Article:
EYES WIDE OPEN - Iris Gonzales (The Philippine Star) - August 16, 2018 - 12:00am

Early Tuesday evening, inside the glittering Rizal Hall of Malacañang, some harsh truths were told and retold. Nothing new. In fact, it’s such a shame that decades after the Marcos era of cronyism and graft ended, we’re still suffering from rampant corruption in government. Succeeding administrations either failed to fix the problem or only worsened it.

Inside that room with tycoons, taipans, oligarchs, government officials, a past president, and old and new cronies, President Duterte talked about his frustration.

Corruption is so endemic he doubts he could make a dent, he said. This piece could fit right in the pages of old, old newspapers. It seems the problem — as old as time — just keeps coming back, if it ever was resolved at any moment in our history.

President Duterte is on point. Yes, corruption in this country is so endemic and entrenched in almost every step of the bureaucratic process. It’s present in the barangays and goes all the way to the august halls of the white palace.

When I was covering the Bureau of Customs, a lion’s den known for its deeply rooted corruption, there is a joke going around the Aduana on how to solve the problem.

All Customs officials should be invited to a party and when everyone has arrived, the building will be locked down and razed to the ground. It will crash and burn and hopefully, everyone dies and their charred bodies will end up in bits and pieces.

Grotesque, isn’t it? It sure makes for a good thriller, but genocide or ethnic cleansing will not work.

Let’s not forget that those who came to kill the ogre — the legendary hideous monster — became ogre themselves. It’s sad, strange, scary, and we’re seeing it everywhere.

The problem is in the system, this labyrinthine netherworld we call the bureaucracy. There is always a parallel way of doing things and we see it everyday, administration after administration. Contractors complain of how the costs of right of way acquisition go up when government officials do the negotiations; power players sigh in frustration over the grease money they need to shell out every step of the way. There’s also patronage politics. In government revenue agencies, officials are those recommended by our congressmen and senators. In Customs, people talk about how some commissioners and district collectors build additional homes to store wads and wads of cash. 

Indeed, it’s every man for himself in this country we all claim to love.

It’s not surprising that the President is getting exasperated. But maybe he shouldn’t look too far. Perhaps the godfathers of some dubious contracts are just around him, if not in the Philippines’ D.C. — Davao City.

Maybe firing people is no longer enough. Bringing corrupt people to justice — fairly and fast — should happen, too.  It’s a shame that cases upon cases filed against erring officials and unscrupulous individuals are languishing in the courts or at the justice department. 

It’s tiring, frustrating, and deeply ingrained in the system, this malaise we call graft. But it shouldn’t end there.  Who knows, maybe someday there will be no more ogres to kill because those who came to fight them came back victorious?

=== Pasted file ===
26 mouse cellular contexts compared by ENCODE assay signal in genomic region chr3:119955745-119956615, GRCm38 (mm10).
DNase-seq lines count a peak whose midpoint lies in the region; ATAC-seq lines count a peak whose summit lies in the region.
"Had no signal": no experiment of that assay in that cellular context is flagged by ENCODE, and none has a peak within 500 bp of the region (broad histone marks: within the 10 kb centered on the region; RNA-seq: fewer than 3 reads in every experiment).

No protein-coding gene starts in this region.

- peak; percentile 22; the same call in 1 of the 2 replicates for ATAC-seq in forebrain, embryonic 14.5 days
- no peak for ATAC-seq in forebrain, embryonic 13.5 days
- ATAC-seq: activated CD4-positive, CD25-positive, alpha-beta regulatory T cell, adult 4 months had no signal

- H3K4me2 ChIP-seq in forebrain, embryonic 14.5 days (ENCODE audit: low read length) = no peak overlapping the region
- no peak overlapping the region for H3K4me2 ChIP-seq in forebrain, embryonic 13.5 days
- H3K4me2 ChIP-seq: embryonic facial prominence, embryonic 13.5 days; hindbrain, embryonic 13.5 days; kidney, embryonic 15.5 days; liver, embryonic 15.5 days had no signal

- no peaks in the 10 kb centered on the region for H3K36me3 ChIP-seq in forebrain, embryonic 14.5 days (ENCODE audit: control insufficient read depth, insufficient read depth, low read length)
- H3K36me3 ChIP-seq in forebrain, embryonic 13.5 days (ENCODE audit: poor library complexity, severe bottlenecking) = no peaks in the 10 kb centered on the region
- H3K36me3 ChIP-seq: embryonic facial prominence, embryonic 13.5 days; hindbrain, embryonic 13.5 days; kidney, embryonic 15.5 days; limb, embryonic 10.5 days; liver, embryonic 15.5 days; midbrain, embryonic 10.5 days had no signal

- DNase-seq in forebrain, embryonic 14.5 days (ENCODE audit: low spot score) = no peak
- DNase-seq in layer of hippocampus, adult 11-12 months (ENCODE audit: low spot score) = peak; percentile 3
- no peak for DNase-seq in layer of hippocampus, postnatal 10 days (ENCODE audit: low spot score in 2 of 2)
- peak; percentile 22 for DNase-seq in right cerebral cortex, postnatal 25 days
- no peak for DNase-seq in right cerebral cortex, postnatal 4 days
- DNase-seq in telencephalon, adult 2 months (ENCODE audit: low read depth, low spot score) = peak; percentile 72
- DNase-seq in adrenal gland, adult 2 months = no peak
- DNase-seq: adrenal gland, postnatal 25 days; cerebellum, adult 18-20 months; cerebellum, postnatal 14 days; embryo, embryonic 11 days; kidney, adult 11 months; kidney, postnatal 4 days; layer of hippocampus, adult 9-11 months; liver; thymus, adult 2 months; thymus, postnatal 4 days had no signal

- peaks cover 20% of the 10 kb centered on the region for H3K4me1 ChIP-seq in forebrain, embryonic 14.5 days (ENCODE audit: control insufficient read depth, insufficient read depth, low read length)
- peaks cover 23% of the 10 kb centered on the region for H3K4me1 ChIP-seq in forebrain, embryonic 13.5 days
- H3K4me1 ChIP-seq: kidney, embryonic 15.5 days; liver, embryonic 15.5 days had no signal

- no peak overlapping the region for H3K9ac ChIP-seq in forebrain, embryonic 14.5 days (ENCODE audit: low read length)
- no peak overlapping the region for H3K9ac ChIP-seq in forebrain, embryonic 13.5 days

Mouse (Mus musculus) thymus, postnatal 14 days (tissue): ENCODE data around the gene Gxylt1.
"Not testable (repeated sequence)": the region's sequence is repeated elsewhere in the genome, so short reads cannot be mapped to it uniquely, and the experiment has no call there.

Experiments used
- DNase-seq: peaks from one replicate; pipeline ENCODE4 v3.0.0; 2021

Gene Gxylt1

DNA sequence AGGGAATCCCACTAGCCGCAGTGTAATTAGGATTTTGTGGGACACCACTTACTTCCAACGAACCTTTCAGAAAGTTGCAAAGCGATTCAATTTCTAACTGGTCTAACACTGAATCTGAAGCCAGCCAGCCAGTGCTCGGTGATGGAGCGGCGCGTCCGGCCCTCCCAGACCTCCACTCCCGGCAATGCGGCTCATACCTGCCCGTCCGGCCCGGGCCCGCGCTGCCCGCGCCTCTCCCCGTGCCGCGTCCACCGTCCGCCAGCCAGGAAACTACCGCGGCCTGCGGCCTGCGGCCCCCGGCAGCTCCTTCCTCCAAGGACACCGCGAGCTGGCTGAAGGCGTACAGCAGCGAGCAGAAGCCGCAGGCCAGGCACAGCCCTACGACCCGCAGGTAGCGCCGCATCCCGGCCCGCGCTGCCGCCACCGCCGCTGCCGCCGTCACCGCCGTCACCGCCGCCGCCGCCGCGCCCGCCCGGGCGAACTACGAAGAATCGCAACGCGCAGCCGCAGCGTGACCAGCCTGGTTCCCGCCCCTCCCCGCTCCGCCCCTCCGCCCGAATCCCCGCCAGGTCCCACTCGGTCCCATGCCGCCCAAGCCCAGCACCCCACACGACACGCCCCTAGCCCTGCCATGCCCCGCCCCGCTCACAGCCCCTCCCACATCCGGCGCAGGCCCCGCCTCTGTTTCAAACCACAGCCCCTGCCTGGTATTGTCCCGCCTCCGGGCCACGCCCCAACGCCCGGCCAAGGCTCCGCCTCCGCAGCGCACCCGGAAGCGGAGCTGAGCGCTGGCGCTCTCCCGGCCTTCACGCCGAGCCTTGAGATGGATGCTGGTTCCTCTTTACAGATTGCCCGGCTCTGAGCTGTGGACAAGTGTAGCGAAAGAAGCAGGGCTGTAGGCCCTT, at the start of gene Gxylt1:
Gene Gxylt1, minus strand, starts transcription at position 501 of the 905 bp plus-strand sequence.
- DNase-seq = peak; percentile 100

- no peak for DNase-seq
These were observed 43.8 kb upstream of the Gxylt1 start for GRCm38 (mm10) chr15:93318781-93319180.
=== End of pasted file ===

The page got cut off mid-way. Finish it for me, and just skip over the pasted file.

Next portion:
Pilipinas, Angat Lahat

Tuesday’s event in Malacañang was not really about corruption, but about poverty alleviation through successful entrepreneurship. But the two are related and winning both wars will really help the country move forward. I hope it happens.

Captains of various industries graced the launch of the Pilipinas, Angat Lahat Alliance, an initiative led by presidential adviser for entrepreneurship chairman Joey Concepcion.

The formal alliance, Joey explained during the well-attended launch, is an initiative to integrate and accelerate all government and private sector programs and initiatives geared toward poverty alleviation and job generation through the development of micro and small enterprises.

It sounds promising and I hope it works. Filipino entrepreneurs are very creative and hard working. But what they really need is to get the necessary support from the government and big business, especially during these difficult times.

“It is our mission to help every Filipino achieve prosperity – not just for the select few, but for all. We, in the business sector, must equip and empower our brothers and sisters to accelerate the achievement of economic prosperity. We believe that through this alliance of business organizations, we can make inclusive growth a reality,” Concepcion said.

Money, market, mentorship

Many business groups have joined the alliance and I hope their members will walk the talk and help micro and small businesses by providing actual support such as including them in the supply chain.

In his welcome remarks, Joey used the terms money, market and mentorship – as anchor elements for the alliance. I agree – financial support, wider market reach, and mentorship programs can really help small entrepreneurs move up the ladder.

Alliance members will also advocate for jobs generation and poverty alleviation through digitalization of micro-enterprises, agribusiness development and island tourism, Joey said.

Kudos to Joey and to the alliance members! It was a privilege to witness the launch of an initiative which has the potential to really help small entrepreneurs. 

Among those spotted during the event were corporate tycoon Manuel V. Pangilinan, Ayala Corp. president and COO Fernando Zobel de Ayala, GT Capital vice chairman Alfred Ty, JG Summit’s Lance Gokongwei, taipan Lucio Tan and his son Michael. 

Iris Gonzales’ e-mail address is eyesgonzales@gmail.com

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